Dnieper River, a river in eastern Europe. It is 1,420 miles (2,285 km) long, the third longest in Europe. The Dnieper's source is in the Valdai Hills of Russia, about 140 miles (225 km) west of Moscow. From there the river flows southward through Belarus and Ukraine to the Black Sea south of Kherson. The river's name in Russian is Dnepr; in Belarusian, Dynapro; and in Ukrainian, Dnipro.
Major cities along the Dnieper include Smolensk, in Russia; Mogilev, in Belarus; and Kiev, Dnepropetrovsk, Zaporozhye, and Kherson, in Ukraine. The Dnieper is frozen over from three to four months of the year. Flooding occurs occasionally, especially during the spring thaw. Chief tributaries are the Berezina, Pripyat, Sozh, and Desna rivers.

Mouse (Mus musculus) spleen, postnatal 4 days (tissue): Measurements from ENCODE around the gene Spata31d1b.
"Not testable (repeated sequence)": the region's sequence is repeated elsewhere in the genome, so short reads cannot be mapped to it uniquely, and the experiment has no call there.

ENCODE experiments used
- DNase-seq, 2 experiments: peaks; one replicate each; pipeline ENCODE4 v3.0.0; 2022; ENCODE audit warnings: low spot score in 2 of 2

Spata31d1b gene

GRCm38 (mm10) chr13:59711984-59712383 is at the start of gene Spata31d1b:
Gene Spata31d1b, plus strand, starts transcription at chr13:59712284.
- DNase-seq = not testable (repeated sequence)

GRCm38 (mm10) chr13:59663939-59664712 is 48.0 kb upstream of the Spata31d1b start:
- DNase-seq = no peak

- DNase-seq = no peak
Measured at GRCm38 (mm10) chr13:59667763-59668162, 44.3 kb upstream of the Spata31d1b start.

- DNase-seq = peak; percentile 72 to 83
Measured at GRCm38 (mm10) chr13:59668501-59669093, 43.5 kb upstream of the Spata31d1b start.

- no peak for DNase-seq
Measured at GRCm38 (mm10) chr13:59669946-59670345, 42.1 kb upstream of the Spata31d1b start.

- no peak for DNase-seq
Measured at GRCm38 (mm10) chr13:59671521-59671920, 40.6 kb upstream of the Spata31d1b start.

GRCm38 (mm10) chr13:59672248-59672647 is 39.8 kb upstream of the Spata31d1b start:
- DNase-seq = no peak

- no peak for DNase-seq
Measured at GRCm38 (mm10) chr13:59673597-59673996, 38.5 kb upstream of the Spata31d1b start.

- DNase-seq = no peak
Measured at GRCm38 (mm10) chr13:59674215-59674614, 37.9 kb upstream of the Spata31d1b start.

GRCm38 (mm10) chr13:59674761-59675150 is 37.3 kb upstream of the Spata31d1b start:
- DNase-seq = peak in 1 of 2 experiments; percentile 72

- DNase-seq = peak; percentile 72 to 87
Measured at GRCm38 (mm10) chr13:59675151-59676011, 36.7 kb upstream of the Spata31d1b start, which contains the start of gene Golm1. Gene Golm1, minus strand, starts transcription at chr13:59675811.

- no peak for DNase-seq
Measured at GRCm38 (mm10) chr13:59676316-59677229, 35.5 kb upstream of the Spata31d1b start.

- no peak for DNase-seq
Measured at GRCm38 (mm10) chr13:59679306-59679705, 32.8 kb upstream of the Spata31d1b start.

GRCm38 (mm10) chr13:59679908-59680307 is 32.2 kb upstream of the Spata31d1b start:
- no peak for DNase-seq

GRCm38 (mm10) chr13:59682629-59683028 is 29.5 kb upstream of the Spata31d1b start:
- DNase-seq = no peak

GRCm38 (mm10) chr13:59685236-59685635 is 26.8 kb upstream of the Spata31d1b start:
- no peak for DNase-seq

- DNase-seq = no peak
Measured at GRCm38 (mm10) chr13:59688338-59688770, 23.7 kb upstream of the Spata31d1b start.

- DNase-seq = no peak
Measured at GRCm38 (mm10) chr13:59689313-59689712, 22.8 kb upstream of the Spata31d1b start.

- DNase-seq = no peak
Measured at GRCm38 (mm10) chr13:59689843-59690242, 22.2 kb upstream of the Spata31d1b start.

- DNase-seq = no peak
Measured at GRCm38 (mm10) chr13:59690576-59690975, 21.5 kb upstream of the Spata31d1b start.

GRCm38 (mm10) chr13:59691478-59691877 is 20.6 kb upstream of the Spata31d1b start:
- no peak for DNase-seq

In Ukraine the Dnieper flows through a highly productive agricultural region known especially for wheat and other grains. Large industrial complexes, particularly at Kiev, Dnepropetrovsk, and Zaporozhye, also lie along the river. Much of the industrial development along the river has been due to the presence of iron ore in the nearby Krivoy Rog basin and of coal in the nearby Donets Basin. Also important has been the availability of river transportation and abundant hydroelectric power.
Virtually the entire length of the river is navigable. Canals and canalized rivers connect the Dnieper with Poland and the Baltic Sea, and with other parts of eastern Europe.